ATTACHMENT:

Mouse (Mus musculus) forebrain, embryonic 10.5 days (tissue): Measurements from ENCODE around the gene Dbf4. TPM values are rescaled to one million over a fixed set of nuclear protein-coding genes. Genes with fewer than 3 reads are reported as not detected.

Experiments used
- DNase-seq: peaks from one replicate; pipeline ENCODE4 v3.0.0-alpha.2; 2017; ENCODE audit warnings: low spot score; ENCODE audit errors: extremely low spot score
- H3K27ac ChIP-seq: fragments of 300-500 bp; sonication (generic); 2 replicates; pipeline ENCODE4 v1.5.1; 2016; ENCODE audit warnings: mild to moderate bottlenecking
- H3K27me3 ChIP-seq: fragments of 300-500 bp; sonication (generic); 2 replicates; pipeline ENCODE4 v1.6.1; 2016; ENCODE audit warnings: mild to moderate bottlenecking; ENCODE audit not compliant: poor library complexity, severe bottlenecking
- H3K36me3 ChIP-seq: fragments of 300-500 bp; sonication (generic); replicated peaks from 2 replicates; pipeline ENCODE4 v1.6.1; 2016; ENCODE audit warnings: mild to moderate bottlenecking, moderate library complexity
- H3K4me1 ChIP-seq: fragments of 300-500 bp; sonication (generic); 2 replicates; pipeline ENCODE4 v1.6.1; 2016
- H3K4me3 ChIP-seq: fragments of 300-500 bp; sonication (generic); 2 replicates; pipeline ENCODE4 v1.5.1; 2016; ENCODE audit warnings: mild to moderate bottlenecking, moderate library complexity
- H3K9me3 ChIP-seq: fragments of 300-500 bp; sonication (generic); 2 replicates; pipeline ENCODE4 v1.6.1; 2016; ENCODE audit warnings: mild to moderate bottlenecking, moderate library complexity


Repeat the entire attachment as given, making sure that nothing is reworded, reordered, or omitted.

Mouse (Mus musculus) forebrain, embryonic 10.5 days (tissue): Measurements from ENCODE around the gene Dbf4. TPM values are rescaled to one million over a fixed set of nuclear protein-coding genes. Genes with fewer than 3 reads are reported as not detected.

Experiments used
- DNase-seq: peaks from one replicate; pipeline ENCODE4 v3.0.0-alpha.2; 2017; ENCODE audit warnings: low spot score; ENCODE audit errors: extremely low spot score
- H3K27ac ChIP-seq: fragments of 300-500 bp; sonication (generic); 2 replicates; pipeline ENCODE4 v1.5.1; 2016; ENCODE audit warnings: mild to moderate bottlenecking
- H3K27me3 ChIP-seq: fragments of 300-500 bp; sonication (generic); 2 replicates; pipeline ENCODE4 v1.6.1; 2016; ENCODE audit warnings: mild to moderate bottlenecking; ENCODE audit not compliant: poor library complexity, severe bottlenecking
- H3K36me3 ChIP-seq: fragments of 300-500 bp; sonication (generic); replicated peaks from 2 replicates; pipeline ENCODE4 v1.6.1; 2016; ENCODE audit warnings: mild to moderate bottlenecking, moderate library complexity
- H3K4me1 ChIP-seq: fragments of 300-500 bp; sonication (generic); 2 replicates; pipeline ENCODE4 v1.6.1; 2016
- H3K4me3 ChIP-seq: fragments of 300-500 bp; sonication (generic); 2 replicates; pipeline ENCODE4 v1.5.1; 2016; ENCODE audit warnings: mild to moderate bottlenecking, moderate library complexity
- H3K9me3 ChIP-seq: fragments of 300-500 bp; sonication (generic); 2 replicates; pipeline ENCODE4 v1.6.1; 2016; ENCODE audit warnings: mild to moderate bottlenecking, moderate library complexity